This unit will provide you with, first, a strong grounding in the physiology of reproduction, stress and disease ecology in higher vertebrates. You will develop your understanding of how knowledge of a species' physiology and behaviour, particularly in relation to reproduction,is critical to the implementation of sound conservation strategies and captive management. Retaining the theme of conservation management, you will gain an appreciation of the importance of understanding disease ecology and epidemiology for conservation. Fundamental topics covered will include: sexual differentiation; physiology of gestation and lactation in eutherian and marsupial mammals; comparative endocrinology of reproduction in birds and reptiles; adrenal physiology; the stress response; the transmission of infectious disease; causes of disease emergence in wildlife; and disease control. You will consider special topics including" ethical considerations in animal research; reproductive technologies; stress effect on reproduction; non-invasive hormone monitoring; endocrine disruptors; disease surveillance; exposure versus infection; and understanding disease dynamics. In practical classes you will gain hands-on experience in relevant laboratory and theoretical research techniques. Assignments will develop your ability to access primary literature and to critique and apply such information,and will improve your understanding of experimental design and analysis, and your scientific communication skills.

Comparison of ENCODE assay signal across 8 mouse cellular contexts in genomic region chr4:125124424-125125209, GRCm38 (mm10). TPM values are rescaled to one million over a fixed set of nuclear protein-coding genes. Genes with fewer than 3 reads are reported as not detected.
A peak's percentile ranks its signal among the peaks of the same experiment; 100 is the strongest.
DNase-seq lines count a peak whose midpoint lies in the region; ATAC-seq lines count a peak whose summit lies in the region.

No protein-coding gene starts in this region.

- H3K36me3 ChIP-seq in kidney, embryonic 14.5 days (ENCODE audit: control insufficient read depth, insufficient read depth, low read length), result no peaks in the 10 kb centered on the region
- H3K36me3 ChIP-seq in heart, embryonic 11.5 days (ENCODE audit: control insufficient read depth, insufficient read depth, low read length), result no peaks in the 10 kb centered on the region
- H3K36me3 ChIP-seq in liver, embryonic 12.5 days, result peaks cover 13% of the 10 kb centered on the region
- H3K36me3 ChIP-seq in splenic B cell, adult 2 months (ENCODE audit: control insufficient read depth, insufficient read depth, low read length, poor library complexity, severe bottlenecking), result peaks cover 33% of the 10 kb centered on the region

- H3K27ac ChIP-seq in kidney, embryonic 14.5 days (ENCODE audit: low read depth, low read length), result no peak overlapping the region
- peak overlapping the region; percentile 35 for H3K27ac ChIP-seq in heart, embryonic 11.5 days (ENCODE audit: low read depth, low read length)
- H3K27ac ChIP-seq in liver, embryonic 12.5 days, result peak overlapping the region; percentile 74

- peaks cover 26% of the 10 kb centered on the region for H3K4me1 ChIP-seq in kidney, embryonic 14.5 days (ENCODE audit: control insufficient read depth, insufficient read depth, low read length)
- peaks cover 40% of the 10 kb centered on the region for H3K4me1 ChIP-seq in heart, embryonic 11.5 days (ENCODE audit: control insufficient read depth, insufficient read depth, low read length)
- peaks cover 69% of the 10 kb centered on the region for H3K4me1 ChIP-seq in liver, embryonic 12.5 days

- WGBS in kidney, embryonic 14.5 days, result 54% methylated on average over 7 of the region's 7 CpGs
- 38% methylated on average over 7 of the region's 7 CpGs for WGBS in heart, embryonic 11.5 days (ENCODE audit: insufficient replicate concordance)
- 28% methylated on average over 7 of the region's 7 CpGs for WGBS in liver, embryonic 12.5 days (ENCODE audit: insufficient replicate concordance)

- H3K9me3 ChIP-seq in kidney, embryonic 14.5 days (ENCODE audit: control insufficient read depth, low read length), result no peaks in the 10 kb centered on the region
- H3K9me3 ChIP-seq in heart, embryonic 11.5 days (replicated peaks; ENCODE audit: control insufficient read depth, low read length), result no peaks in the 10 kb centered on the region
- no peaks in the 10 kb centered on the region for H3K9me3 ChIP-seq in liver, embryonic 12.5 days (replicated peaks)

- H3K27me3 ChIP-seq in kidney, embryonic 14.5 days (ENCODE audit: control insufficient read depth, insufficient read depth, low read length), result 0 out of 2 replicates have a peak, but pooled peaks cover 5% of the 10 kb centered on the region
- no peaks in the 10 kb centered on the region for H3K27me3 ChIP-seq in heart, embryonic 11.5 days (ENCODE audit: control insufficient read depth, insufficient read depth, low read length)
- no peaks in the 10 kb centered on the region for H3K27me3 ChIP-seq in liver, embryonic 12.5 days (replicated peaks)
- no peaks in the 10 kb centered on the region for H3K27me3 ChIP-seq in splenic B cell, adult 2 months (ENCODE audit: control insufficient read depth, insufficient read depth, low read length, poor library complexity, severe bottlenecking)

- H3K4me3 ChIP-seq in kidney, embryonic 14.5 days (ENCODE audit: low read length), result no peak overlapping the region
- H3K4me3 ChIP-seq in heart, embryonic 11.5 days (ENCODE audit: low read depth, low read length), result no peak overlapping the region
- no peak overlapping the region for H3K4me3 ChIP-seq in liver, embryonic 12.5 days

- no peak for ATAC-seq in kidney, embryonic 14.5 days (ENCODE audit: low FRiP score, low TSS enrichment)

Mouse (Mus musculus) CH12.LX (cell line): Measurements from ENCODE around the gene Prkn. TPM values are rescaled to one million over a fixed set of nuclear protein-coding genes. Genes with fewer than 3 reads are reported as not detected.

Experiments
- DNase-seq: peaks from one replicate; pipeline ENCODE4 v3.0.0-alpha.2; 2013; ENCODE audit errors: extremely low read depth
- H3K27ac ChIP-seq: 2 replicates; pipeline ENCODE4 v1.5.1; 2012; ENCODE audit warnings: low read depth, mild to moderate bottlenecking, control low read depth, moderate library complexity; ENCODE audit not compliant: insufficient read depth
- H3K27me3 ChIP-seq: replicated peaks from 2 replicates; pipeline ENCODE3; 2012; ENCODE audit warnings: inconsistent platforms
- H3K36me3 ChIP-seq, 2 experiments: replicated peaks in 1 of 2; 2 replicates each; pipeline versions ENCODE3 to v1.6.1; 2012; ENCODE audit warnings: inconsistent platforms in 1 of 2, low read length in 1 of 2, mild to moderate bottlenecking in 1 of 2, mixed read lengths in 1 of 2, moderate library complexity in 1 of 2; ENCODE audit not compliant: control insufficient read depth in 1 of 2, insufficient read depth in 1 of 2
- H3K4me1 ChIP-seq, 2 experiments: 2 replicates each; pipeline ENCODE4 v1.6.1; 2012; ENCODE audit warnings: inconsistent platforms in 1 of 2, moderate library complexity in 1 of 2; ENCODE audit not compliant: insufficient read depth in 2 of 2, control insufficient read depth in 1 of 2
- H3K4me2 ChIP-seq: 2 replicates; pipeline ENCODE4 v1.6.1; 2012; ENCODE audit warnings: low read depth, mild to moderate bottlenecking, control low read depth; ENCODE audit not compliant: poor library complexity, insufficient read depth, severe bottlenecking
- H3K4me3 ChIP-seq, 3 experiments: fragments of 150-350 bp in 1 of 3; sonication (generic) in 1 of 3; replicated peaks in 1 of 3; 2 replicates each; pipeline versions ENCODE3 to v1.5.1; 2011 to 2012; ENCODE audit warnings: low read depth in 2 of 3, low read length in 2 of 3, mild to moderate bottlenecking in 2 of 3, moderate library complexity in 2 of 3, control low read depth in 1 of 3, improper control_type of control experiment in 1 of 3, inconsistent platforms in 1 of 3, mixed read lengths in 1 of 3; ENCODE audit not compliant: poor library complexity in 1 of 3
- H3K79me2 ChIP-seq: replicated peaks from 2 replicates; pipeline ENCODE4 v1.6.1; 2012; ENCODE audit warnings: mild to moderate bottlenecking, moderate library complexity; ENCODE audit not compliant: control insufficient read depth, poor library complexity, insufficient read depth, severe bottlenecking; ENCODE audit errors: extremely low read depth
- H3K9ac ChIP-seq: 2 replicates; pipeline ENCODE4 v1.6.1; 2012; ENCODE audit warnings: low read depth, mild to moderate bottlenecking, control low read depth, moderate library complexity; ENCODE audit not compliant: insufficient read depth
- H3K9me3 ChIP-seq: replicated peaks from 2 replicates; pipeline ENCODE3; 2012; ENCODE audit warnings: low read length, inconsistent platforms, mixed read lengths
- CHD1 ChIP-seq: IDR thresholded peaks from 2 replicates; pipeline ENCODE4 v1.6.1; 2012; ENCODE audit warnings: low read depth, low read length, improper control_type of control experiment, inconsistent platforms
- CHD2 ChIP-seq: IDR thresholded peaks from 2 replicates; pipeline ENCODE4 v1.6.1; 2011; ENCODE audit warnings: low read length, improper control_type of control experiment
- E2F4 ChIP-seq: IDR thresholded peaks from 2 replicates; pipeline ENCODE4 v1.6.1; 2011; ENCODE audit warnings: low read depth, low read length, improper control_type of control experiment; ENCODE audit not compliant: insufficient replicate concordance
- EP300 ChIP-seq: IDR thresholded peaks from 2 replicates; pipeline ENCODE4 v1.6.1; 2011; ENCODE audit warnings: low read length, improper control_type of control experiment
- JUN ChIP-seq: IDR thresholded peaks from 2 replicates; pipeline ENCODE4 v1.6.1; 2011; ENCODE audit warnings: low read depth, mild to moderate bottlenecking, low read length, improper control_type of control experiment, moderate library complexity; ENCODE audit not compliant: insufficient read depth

|Unit name||Conservation Physiology and Disease Ecology|
|Faculty/School||College of Sciences and Engineering
School of Natural Sciences
Dr Ashley Edwards
Prof Elissa Cameron, Dr Scott Carver
|Available as student elective?||Yes|
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* The Final WW Date is the final date from which you can withdraw from the unit without academic penalty, however you will still incur a financial liability (see withdrawal dates explained for more information).
You cannot enrol in this unit as well as the following:
2 hr lecture and 3 hour practical each week
Internal assessment (60%) comprising: ethics assignment (12.5%), critical review essay (25%), discussion paper (12.5%), poster (10%). Final exam (3-hours) (40%).
|Timetable||View the lecture timetable | View the full unit timetable|
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